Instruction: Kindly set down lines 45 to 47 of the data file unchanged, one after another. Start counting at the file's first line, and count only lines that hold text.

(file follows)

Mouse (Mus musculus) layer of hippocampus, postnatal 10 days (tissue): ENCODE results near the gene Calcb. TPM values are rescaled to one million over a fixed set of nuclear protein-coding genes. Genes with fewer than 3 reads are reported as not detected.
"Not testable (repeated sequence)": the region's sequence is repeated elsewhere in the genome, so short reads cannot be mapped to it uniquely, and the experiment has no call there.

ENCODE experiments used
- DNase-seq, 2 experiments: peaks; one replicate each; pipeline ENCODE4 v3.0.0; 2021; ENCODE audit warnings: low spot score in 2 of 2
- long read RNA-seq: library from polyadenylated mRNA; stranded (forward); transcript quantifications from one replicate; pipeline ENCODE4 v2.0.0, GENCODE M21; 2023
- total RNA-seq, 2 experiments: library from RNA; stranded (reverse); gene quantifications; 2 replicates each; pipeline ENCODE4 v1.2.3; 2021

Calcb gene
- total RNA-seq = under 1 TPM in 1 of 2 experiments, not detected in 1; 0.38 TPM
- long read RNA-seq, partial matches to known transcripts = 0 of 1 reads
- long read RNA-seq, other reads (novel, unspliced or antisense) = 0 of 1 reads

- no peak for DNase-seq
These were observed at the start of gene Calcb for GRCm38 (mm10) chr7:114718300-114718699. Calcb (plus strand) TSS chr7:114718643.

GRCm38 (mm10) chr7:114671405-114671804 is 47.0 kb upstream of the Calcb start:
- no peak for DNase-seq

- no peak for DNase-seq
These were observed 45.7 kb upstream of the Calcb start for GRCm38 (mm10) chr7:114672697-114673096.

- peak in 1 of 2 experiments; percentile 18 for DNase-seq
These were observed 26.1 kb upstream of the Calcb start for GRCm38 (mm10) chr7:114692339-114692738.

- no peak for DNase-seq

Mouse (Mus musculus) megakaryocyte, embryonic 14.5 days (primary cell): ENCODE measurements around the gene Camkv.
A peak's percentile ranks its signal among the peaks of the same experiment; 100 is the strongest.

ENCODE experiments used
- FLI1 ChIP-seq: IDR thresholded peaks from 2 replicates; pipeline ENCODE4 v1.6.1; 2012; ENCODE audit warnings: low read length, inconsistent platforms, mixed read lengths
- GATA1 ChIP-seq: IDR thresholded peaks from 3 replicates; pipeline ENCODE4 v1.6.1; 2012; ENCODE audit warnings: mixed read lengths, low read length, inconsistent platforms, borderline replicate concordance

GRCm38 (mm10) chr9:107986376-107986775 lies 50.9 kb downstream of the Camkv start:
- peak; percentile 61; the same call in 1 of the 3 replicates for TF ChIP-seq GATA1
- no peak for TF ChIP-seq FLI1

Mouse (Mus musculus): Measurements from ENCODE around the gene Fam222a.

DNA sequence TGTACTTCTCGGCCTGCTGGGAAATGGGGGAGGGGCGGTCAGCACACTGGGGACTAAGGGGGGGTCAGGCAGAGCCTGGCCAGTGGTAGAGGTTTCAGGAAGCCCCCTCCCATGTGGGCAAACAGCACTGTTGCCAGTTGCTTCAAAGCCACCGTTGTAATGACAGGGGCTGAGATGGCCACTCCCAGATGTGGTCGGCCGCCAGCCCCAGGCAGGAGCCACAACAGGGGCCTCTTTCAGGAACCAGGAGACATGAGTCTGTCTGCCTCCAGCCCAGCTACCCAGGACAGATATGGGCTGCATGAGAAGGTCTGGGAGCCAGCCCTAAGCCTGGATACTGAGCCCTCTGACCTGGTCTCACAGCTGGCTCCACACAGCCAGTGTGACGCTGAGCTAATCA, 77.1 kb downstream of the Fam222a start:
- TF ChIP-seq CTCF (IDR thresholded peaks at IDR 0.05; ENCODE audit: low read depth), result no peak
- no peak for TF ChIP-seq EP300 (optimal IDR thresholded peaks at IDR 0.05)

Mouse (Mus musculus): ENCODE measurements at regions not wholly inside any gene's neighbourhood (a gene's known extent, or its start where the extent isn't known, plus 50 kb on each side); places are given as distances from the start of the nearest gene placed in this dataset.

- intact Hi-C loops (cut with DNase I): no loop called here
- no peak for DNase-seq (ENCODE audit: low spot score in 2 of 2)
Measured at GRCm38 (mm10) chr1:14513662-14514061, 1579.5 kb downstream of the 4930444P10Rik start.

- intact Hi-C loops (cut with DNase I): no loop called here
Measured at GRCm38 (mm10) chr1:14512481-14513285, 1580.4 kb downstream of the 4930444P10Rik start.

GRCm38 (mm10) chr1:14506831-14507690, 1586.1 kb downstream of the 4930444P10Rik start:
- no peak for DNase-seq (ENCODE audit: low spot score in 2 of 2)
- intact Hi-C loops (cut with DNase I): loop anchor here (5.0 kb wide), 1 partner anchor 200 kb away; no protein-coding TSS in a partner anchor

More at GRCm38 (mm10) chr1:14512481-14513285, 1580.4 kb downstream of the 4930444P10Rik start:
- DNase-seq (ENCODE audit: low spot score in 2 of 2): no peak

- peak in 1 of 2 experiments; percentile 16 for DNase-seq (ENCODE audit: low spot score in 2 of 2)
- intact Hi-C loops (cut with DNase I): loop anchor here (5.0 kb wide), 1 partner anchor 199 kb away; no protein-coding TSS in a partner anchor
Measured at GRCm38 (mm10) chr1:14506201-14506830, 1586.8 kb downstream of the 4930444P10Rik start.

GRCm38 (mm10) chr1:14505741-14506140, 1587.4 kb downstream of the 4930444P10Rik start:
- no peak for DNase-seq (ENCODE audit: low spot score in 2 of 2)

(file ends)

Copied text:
Measured at GRCm38 (mm10) chr1:14506201-14506830, 1586.8 kb downstream of the 4930444P10Rik start.

GRCm38 (mm10) chr1:14505741-14506140, 1587.4 kb downstream of the 4930444P10Rik start:
- no peak for DNase-seq (ENCODE audit: low spot score in 2 of 2)